Poorly Run Meetings Drag on the Economy

Poorly run meetings drag economy.

Would 30 billion in cost savings or added productivity make a difference to our lagging economy? I think so.   To get that huge number wouldn’t require a government bailout or an act of Congress. It’s would be much simpler than that, involving ground-up involvement.  Consider these facts.   Each day 11 million meetings take place in the U.. 2.6 billion in a year.  Based on an average salary of $30.00 per hour, the U.S. spends $80 billion on meetings each year,   37.5% of which are considered “poorly run or unnecessary.” Equally $30 billion is wasted on unproductive or poorly run meetings each year.

I cannot tell you how many times I’ve heard “If I didn’t have to go to meetings, I’d like my job a lot more.”    In fact, the research supports that notion.  Employee’s perception of meetings mirrors their overall job satisfaction.

Meetings have become the bane of business.  How many of you have gone to a meeting and left asking yourself: “What was the point of that? Why was I invited? Will any actions take place?” Sometimes just getting people to a meeting is a trick in itself.  One company I worked with forced late arrivers to sign a song: incentivize promptness through embarrassment.  Back in the 90s the amount and quality of food offered to employees at Microsoft determined how many people showed up for a meeting: Incentive attendance through food.

Office politics, laziness and avoiding accountability are behind why we have ineffective, boring meetings.  Well-run effective meetings inspire engagement, drive decisions and produce accountability for results.  Here are sound ideas for how to make your meetings engaging and effective:

Meeting Preparation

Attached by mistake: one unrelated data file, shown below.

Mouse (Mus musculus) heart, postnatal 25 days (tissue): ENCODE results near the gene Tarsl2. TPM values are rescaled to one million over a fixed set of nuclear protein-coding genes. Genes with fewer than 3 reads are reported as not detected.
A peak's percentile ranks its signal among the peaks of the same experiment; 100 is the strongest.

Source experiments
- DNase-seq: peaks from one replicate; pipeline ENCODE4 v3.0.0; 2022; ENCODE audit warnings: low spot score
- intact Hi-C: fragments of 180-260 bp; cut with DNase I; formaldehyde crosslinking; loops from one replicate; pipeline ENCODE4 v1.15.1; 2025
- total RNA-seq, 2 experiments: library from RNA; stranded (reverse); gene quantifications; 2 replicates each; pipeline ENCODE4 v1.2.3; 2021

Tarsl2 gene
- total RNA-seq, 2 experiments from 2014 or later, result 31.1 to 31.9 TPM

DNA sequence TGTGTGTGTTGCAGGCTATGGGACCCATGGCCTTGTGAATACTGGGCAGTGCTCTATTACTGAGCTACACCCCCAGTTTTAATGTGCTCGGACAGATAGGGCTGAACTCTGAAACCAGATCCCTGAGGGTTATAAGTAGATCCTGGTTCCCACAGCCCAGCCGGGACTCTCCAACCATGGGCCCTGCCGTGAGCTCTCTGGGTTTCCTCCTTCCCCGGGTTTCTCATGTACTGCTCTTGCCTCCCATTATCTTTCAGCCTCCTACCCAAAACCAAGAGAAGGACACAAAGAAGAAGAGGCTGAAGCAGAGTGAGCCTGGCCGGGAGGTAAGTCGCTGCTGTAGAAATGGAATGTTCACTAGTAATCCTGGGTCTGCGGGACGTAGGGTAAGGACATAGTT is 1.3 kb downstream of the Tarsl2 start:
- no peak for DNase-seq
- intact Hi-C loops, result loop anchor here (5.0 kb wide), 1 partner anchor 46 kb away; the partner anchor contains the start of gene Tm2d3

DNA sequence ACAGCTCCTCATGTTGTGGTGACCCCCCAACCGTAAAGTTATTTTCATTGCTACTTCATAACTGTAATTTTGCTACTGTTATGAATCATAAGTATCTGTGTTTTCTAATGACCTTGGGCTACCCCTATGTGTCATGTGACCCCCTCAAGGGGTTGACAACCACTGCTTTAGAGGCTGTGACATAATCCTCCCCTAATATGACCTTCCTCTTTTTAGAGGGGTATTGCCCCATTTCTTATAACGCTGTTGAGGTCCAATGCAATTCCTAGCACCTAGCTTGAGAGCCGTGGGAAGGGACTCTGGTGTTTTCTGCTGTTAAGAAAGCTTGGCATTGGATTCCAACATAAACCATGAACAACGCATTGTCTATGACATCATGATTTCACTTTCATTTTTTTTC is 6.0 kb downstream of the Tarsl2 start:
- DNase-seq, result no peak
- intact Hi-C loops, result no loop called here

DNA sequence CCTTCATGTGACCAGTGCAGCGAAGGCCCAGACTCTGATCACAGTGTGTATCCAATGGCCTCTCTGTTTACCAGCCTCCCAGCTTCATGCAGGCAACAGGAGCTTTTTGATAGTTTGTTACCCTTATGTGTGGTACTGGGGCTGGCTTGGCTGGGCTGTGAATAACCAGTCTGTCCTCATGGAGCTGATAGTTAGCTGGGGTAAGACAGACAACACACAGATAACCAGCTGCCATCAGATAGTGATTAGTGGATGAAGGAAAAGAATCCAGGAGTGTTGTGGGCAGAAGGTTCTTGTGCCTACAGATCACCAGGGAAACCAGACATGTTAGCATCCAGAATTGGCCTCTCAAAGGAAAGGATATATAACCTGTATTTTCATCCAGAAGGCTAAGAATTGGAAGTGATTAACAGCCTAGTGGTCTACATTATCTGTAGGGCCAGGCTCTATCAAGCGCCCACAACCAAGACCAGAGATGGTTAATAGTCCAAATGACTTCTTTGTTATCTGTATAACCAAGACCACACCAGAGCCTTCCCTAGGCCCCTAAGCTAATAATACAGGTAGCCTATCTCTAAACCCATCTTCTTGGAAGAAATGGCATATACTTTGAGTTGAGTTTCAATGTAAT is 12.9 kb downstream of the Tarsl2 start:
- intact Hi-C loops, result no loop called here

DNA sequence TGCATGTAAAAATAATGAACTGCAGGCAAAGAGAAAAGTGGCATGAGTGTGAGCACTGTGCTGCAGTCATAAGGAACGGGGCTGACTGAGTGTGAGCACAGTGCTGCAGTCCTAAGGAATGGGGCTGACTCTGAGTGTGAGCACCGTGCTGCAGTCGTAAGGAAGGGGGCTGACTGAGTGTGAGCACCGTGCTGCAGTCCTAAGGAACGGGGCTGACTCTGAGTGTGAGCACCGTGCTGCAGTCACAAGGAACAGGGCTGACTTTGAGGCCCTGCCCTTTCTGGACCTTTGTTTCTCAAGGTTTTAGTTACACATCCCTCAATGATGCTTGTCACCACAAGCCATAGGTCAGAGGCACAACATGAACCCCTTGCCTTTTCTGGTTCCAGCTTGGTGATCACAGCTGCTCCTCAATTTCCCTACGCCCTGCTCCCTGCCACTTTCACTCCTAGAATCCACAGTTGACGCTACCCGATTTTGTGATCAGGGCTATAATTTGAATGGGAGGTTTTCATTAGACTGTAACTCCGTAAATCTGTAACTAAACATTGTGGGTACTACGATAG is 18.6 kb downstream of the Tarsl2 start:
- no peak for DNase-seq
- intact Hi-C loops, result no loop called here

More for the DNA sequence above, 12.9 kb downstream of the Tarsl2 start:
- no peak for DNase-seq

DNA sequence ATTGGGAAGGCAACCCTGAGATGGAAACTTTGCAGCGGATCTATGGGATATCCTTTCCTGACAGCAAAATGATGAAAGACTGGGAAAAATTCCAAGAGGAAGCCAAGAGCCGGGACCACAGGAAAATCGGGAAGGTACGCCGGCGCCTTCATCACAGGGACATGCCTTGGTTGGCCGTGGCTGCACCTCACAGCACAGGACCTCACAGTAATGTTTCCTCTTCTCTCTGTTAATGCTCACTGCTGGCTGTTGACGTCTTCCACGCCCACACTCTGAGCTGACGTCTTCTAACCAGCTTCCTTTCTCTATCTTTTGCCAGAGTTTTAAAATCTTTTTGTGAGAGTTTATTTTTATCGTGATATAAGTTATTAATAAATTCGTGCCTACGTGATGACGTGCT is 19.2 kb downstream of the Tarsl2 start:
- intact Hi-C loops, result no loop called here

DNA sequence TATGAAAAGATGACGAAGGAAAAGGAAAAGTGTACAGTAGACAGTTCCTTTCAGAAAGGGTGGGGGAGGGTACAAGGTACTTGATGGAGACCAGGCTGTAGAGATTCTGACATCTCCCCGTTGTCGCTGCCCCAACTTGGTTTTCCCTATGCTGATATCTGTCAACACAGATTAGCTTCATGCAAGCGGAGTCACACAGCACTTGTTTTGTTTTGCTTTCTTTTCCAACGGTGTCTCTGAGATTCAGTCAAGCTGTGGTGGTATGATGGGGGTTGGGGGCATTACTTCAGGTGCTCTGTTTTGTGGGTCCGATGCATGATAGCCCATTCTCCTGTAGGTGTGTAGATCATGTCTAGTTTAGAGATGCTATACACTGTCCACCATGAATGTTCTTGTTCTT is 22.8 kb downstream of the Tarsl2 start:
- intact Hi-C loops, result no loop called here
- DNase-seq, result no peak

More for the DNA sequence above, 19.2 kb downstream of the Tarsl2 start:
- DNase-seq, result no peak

• Establish reasonable goals. This will determine the meeting focus, agenda and the meeting participants.
  • Make sure you need a meeting.  Since 65% of all meetings are not called for making decisions, can you accomplish your goals through email, SharePoint or other communication medium?
  • Determine who must attend and what you want their involvement to be: Brainstorming, help making a decision, or providing feedback to an issue or initiative.
  • Distribute reading materials 48 hours in advance. Attach a standard agenda sheet that clarifies the purpose, the desired outcome, who is asked to attend and why and list of reading materials.

During the Meeting

  • Establish and follow meeting code of conduct.
  • Start by reviewing the anticipated outcomes and agenda.
  • Facilitator keeps discussion on track.
  • Avoid PowerPoint presentations at all costs. They distract more then they engage.
  • Involve each participant in the discussion by calling out quieter individuals and limiting airtime for those who easily dominate the conversation.
  • Determine next step actions by clarifying who “owns” the actions and when they are to be completed.

After the Meeting

  • Publish action item list with 24 hours.
  • “Owners” of action items schedule time in their calendar to complete their items.

Since 80% of time in meetings is devoted to less than 20% of company’s long-term value. So, without having to lay people off or cut expenses, companies can see real improvement in productivity by making meetings more effective and engaging.

To get more resources on effective meetings visit: www.MFILeadership.com